The ICC was established in 2002, immediately before the US aggression against Iraq. Interestingly, the ICC's jurisdiction - for obvious reasons - doesn't include the crime of aggression. Equally telling is that the court has so far investigated just four conflicts - in Northern Uganda, Congo, Darfur and the Central African Republic. One cannot help but wonder if only Africans are capable of committing war crimes, crimes against humanity and genocide.
It's this selectiveness that makes Moreno-Ocampo's request a textbook example of the inner-workings of international law. It exposes governments like the US and Britain which condemn war crimes and authoritarian regimes in Sudan, Zimbabwe and elsewhere while perpetrating war crimes of their own, aiding and abetting authoritarian regimes in the Middle East, Africa and elsewhere, as hopelessly addicted to double standards.
For Moreno-Ocampo's decision - and the entire international legal apparatus in the West - to be taken seriously, impartiality and fairness are essential. They are qualities, however, that remain conspicuously absent, vetoed, or otherwise shunted, into the sidings of history.
Regardless of whether the ICC judges will honor Moreno- Ocampo's request to issue an arrest warrant for the Sudanese president the Darfur conflict cannot be settled by selective justice, self- serving politics or contract-seeking oil corporations. Justice in Sudan, or anywhere else for that matter, cannot be obtained through such practices which are at best "unhelpful" and at worse could be used by the international order's self-appointed policemen to further legitimatize their destructive policies of "intervention" - economic sanctions, war, and the rest.
-Ramzy Baroud (www.ramzybaroud.net) is an author and editor of PalestineChronicle.com. His work has been published in many newspapers and journals worldwide. His latest book is The Second Palestinian Intifada: A Chronicle of a People's Struggle (Pluto Press, London).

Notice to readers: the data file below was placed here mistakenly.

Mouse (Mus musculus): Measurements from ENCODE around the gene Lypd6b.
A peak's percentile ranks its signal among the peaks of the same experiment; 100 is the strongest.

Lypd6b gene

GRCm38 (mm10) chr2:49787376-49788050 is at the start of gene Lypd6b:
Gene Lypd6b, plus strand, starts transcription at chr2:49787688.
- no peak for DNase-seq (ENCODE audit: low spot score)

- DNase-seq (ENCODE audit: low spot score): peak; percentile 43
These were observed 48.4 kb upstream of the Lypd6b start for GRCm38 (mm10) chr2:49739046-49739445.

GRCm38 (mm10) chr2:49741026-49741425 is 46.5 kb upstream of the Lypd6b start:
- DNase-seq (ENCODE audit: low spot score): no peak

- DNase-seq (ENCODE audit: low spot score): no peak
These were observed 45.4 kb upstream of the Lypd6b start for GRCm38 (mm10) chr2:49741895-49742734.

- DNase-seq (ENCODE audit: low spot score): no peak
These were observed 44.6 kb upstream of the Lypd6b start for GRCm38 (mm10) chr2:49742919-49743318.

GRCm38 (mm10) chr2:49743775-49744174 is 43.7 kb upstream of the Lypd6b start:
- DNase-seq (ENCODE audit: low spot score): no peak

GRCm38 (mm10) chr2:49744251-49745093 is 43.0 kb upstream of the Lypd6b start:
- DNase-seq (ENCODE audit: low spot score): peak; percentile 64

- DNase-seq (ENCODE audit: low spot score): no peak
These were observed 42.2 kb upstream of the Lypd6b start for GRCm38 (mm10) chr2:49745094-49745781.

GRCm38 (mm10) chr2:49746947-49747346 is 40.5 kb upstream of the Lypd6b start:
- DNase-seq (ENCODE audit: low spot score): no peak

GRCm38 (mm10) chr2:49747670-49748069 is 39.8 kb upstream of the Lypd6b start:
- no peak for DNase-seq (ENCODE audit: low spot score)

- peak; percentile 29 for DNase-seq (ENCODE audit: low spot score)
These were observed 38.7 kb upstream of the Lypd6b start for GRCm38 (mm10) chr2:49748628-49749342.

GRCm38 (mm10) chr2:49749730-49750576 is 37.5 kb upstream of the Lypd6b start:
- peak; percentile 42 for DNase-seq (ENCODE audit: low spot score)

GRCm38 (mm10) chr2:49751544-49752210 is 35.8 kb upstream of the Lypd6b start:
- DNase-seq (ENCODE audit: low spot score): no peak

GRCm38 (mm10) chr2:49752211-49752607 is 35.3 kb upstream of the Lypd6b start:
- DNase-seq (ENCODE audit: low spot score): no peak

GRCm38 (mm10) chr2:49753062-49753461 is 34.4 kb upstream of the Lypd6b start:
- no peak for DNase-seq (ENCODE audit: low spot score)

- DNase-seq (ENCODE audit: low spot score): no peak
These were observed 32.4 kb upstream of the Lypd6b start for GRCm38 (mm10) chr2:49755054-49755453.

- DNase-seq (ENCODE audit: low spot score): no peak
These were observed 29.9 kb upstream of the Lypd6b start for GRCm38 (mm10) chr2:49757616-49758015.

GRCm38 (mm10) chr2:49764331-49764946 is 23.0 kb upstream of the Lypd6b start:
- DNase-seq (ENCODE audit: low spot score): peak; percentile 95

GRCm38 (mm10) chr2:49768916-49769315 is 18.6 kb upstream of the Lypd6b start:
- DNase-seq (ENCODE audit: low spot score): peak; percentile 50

As this extract will show when it came to Iraq he chickened out. Maybe they should prosecute him for aiding and abetting war crimes in Iraq.
In March 2003, the United States and its allies, the United Kingdom, Australia, and Poland invaded Iraq. The UK, Australia, and Poland are all state parties to the Rome Statute which established the ICC and therefore their nationals are liable to prosecution by the court for the violation of any relevant international criminal laws. The Office of the Prosecutor of the ICC reported in February 2006, that it had received 240 communications in connection with the invasion of Iraq in March 2003 which alleged that various war crimes had been committed.
On 2006-02-09, Luis Moreno-Ocampo, in his position as Prosecutor of the ICC, published a letter that he had sent to all those who had communicated with him concerning the above, which set out his conclusions on these matters, following a preliminary analysis of the complaints. He explained in his decision letter, that essentially two sets of complaints were involved. He explained that the legality of the invasion was not within his competence because crimes against peace have not yet been incorporated into the Rome Statute; and that in the other cases none of them were of sufficient gravity to warrant forwarding to the ICC.
So what else is new?
The AU and OIC have a role to play in ensuring that the Darfur and Zimbabwe crises are resolved at the earliest. Get on with the job then. History will judge them as bystanders whilst humanity was suffering. They must not abscond there responbilities and then stand by and criticise politically driven institutions such as the ICC.